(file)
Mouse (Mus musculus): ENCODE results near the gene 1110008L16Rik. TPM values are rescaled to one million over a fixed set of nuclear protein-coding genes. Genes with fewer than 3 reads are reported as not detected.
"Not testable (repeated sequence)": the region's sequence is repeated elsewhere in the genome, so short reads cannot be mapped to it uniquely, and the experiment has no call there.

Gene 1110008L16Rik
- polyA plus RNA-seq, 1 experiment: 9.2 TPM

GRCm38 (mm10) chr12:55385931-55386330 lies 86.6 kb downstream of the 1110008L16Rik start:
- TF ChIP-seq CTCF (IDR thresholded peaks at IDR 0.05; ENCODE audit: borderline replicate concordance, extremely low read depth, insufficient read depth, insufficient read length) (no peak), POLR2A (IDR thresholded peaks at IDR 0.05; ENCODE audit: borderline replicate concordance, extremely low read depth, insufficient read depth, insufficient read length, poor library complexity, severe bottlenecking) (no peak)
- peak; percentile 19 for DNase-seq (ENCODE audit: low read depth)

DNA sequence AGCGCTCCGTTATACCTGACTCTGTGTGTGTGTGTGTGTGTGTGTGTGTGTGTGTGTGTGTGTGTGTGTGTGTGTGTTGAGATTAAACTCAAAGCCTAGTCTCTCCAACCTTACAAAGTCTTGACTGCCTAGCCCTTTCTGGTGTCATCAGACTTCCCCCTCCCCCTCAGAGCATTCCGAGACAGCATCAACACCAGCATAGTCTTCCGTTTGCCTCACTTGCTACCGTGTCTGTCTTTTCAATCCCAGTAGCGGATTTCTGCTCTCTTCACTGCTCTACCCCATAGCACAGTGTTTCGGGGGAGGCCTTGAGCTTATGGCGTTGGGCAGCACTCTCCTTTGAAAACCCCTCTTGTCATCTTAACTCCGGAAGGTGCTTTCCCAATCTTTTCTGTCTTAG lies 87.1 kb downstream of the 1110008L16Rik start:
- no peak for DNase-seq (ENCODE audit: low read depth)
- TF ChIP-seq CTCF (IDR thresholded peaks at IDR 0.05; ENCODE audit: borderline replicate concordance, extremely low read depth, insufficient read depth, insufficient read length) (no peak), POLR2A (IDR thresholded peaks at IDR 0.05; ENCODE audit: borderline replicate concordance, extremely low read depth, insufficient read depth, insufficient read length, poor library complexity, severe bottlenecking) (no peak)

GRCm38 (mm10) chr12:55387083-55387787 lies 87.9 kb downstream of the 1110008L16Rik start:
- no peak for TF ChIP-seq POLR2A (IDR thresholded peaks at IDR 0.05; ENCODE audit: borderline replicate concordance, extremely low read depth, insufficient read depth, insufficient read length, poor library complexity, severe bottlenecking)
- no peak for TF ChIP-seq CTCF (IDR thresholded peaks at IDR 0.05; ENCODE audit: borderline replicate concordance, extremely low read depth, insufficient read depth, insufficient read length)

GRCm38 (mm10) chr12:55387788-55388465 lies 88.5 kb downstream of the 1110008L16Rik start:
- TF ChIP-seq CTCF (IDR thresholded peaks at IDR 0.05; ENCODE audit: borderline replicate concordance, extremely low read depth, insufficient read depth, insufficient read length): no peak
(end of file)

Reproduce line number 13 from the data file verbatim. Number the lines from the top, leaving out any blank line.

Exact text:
- no peak for TF ChIP-seq CTCF (IDR thresholded peaks at IDR 0.05; ENCODE audit: borderline replicate concordance, extremely low read depth, insufficient read depth, insufficient read length)